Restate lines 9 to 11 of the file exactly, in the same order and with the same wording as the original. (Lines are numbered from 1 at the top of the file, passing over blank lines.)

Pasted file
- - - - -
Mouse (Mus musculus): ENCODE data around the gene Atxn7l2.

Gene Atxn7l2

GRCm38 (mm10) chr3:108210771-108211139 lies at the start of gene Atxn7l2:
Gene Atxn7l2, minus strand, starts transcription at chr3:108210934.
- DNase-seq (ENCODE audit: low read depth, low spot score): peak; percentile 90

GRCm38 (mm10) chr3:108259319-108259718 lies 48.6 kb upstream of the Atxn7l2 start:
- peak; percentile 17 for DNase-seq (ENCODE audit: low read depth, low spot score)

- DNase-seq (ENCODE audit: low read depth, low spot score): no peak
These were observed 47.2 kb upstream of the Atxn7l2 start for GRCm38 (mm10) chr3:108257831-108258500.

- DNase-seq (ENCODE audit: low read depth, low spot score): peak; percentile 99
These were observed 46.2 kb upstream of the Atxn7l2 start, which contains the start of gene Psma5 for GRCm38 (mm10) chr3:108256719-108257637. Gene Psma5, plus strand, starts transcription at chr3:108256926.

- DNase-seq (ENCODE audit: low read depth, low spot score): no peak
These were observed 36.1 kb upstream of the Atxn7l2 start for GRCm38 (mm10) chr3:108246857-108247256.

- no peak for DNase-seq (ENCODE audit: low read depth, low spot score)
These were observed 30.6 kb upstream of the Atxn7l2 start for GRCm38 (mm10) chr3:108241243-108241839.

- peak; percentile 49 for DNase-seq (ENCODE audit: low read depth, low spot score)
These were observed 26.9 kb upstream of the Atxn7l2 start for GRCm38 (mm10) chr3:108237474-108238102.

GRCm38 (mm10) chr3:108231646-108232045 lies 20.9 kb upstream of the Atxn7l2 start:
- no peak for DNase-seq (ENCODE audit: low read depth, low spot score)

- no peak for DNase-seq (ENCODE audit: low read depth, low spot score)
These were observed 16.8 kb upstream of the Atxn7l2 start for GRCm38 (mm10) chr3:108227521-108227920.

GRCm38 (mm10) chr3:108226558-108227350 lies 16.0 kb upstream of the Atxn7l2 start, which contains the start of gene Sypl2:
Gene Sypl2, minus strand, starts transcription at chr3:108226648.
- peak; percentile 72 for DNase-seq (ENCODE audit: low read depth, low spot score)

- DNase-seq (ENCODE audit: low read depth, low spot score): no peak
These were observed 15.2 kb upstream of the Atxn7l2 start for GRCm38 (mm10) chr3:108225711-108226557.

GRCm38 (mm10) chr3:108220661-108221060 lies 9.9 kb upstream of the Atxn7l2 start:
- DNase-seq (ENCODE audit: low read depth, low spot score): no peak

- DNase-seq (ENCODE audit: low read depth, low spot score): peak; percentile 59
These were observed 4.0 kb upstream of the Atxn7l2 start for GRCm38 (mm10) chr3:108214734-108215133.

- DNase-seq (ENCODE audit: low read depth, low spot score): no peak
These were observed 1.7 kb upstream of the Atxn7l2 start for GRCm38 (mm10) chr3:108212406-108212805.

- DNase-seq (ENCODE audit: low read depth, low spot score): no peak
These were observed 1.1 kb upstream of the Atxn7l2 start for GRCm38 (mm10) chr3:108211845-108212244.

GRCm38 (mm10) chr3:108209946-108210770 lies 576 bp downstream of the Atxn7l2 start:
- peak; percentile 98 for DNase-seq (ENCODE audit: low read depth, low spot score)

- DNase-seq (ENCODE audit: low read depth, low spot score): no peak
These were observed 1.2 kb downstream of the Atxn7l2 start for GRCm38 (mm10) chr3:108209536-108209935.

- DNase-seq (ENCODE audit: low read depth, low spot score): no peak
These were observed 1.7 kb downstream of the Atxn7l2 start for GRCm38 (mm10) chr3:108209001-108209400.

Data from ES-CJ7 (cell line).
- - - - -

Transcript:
These were observed 47.2 kb upstream of the Atxn7l2 start for GRCm38 (mm10) chr3:108257831-108258500.

- DNase-seq (ENCODE audit: low read depth, low spot score): peak; percentile 99
These were observed 46.2 kb upstream of the Atxn7l2 start, which contains the start of gene Psma5 for GRCm38 (mm10) chr3:108256719-108257637. Gene Psma5, plus strand, starts transcription at chr3:108256926.